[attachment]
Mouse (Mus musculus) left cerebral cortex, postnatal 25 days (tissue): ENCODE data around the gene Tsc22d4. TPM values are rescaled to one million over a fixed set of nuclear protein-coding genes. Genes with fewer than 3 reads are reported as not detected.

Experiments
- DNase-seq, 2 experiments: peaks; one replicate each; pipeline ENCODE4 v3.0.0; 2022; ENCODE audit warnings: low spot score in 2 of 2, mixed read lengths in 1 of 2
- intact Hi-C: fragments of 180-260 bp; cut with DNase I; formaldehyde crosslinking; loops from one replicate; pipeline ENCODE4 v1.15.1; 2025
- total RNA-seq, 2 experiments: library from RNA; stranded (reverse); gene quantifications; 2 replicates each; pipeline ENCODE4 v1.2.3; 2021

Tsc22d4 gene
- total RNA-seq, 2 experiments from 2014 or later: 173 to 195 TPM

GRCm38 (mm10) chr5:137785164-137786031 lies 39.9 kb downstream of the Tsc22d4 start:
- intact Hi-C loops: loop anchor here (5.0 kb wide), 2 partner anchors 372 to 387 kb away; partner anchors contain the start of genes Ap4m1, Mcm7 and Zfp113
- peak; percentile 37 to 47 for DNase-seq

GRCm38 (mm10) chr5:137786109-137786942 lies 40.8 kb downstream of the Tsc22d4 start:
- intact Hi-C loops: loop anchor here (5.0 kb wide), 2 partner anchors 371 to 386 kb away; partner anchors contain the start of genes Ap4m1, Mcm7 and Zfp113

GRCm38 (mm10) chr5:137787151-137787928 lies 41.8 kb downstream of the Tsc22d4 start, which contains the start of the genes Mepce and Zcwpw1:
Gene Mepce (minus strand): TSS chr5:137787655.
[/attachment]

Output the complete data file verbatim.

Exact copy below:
Mouse (Mus musculus) left cerebral cortex, postnatal 25 days (tissue): ENCODE data around the gene Tsc22d4. TPM values are rescaled to one million over a fixed set of nuclear protein-coding genes. Genes with fewer than 3 reads are reported as not detected.

Experiments
- DNase-seq, 2 experiments: peaks; one replicate each; pipeline ENCODE4 v3.0.0; 2022; ENCODE audit warnings: low spot score in 2 of 2, mixed read lengths in 1 of 2
- intact Hi-C: fragments of 180-260 bp; cut with DNase I; formaldehyde crosslinking; loops from one replicate; pipeline ENCODE4 v1.15.1; 2025
- total RNA-seq, 2 experiments: library from RNA; stranded (reverse); gene quantifications; 2 replicates each; pipeline ENCODE4 v1.2.3; 2021

Tsc22d4 gene
- total RNA-seq, 2 experiments from 2014 or later: 173 to 195 TPM

GRCm38 (mm10) chr5:137785164-137786031 lies 39.9 kb downstream of the Tsc22d4 start:
- intact Hi-C loops: loop anchor here (5.0 kb wide), 2 partner anchors 372 to 387 kb away; partner anchors contain the start of genes Ap4m1, Mcm7 and Zfp113
- peak; percentile 37 to 47 for DNase-seq

GRCm38 (mm10) chr5:137786109-137786942 lies 40.8 kb downstream of the Tsc22d4 start:
- intact Hi-C loops: loop anchor here (5.0 kb wide), 2 partner anchors 371 to 386 kb away; partner anchors contain the start of genes Ap4m1, Mcm7 and Zfp113

GRCm38 (mm10) chr5:137787151-137787928 lies 41.8 kb downstream of the Tsc22d4 start, which contains the start of the genes Mepce and Zcwpw1:
Gene Mepce (minus strand): TSS chr5:137787655.